Year

Slash Line

BB%

K%

HR

ISO

wRC+

WAR

Career

.295/.398/.465

14.1

11.2

255

.170

130

57.7

 Olerud was a sweet swinging left handed hitter with a great eye at the plate (look at that walk to strike out rate). He was also considered a pretty good defensive first baseman and he collected 3 Gold Gloves for his work (if that really means anything). While he may not have been a Hall of Famer he was definitely a great player. He is an example of an elite collegiate hitter that makes a tremendous impact in the Major Leagues. Also a random bit of information, according to Baseball Reference he is the cousin of Dale Sveum.    

 

 Juan Gonzalez- OF- RANGERS

 Gonzalez was signed as an amateur free agent out of the Puerto Rico in 1986 as a 16 year old.  As one would expect it took him a few years in the minors to develop. He progressively moved up a level each year and by 1989 he was hitting very well and even got a September call-up. The 1990 season was a success for him as well as he managed to hit 29 HR HRHR at the AAA level and got another late season call-up. The 1991 season is where he firmly established himself as a big leaguer. He would continue to progress until he peaked in 1993.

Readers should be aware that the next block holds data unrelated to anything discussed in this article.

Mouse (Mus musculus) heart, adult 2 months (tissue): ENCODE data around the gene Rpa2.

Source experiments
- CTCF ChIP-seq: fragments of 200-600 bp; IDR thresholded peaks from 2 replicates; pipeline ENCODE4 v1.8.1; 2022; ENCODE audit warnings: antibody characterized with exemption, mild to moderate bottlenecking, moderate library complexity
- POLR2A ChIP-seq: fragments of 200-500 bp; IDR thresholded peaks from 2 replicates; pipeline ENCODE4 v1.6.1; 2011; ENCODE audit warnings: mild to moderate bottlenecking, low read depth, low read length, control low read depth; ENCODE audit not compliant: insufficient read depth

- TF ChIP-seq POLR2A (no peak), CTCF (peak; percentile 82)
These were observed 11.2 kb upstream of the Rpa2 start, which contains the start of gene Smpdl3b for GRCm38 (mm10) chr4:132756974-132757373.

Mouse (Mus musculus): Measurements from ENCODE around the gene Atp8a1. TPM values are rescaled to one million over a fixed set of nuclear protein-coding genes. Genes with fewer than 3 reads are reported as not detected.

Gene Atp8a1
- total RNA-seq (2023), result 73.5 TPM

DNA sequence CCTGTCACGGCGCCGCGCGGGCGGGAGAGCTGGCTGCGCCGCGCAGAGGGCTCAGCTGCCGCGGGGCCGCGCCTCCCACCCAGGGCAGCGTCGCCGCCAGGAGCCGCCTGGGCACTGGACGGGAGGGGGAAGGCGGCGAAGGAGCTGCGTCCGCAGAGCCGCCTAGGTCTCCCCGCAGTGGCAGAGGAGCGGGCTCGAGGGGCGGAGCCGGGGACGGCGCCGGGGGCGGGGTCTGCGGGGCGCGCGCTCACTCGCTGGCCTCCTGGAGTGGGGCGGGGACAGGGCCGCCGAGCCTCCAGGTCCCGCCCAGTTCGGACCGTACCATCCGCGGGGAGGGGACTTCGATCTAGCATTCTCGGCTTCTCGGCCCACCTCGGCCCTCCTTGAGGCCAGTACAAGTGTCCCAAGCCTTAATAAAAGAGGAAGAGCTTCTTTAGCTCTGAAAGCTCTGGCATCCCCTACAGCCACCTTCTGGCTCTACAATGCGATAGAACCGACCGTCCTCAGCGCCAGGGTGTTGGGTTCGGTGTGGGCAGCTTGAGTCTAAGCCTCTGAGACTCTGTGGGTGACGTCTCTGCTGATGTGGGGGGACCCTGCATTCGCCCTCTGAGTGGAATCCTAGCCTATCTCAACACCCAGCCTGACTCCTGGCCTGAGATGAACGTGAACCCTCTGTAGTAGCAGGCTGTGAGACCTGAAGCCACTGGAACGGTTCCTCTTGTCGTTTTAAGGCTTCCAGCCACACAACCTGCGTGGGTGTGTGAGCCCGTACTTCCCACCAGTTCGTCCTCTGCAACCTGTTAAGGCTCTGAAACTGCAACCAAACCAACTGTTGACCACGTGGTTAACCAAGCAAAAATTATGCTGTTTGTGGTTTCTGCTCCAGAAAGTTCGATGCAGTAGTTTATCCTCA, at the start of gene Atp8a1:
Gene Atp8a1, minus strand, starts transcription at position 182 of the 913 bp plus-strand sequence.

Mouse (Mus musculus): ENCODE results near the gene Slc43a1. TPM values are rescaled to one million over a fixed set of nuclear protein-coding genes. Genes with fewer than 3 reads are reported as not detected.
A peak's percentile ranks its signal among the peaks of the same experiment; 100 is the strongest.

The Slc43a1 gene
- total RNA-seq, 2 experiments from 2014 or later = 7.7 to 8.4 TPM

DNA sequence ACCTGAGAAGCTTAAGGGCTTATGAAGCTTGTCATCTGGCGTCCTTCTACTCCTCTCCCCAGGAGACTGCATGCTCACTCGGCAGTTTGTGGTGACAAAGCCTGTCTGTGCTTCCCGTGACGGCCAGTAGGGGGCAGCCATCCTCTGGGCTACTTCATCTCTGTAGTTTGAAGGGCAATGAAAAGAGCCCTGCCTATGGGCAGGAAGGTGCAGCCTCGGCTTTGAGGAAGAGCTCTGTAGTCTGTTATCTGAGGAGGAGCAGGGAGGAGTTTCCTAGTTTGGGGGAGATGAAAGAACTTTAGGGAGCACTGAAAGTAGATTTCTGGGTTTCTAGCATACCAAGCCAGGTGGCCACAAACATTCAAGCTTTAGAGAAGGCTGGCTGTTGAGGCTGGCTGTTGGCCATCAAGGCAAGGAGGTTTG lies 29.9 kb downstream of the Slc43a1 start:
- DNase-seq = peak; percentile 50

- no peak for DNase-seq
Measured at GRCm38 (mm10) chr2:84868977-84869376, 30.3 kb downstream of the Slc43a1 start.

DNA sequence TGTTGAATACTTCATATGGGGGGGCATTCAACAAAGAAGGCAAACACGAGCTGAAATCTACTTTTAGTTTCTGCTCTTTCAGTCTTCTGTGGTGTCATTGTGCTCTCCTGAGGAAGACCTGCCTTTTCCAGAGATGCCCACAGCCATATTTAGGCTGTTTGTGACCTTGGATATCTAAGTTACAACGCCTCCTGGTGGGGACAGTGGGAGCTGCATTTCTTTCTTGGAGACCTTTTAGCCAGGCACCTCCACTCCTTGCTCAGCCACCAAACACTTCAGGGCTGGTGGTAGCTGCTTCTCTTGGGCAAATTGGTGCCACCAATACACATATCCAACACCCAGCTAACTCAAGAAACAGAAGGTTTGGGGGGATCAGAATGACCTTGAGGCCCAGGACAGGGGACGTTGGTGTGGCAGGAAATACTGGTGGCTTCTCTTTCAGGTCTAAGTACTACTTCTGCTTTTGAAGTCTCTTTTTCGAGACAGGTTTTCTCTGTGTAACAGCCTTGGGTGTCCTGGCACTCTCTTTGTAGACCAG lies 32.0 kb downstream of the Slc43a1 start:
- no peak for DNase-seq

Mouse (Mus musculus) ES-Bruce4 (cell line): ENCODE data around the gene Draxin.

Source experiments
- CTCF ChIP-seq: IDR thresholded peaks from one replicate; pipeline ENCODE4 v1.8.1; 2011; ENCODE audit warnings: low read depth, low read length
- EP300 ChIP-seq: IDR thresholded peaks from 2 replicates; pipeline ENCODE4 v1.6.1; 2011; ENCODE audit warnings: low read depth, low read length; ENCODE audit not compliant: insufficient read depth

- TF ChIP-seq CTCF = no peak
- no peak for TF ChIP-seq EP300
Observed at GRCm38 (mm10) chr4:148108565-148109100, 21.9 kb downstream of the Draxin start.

Year

Slash Line

BB%

K%

HR

ISO

wRC+

WAR

1991

.264/.321/.479

7.1

19.8

27

.215

118

1.9

1992

.260/.304/.529

5.5

22.6

43

.269

131

3.0

1993

.310/.368/.632

6.3

16.9

46

.323

164

5.7

He quickly established himself as one of the premier power hitters in the game as he led the league in 92’ and 93’ in HR. This garnered him a significant amount of attention and he was elected into the All-Star game and finished 4th in MVP voting in 1993. He would go on to play with the Rangers through the 1999 season before leaving for the Tigers in 2000. Throughout that time he put up three more 40 HR seasons while also knocking in a lot of runs (157 RBI in 98’). He also garnered even more accolades as he brought home MVP Awards in 96’ and 98’. Just take a look at his peak seasons (age 26 to 29).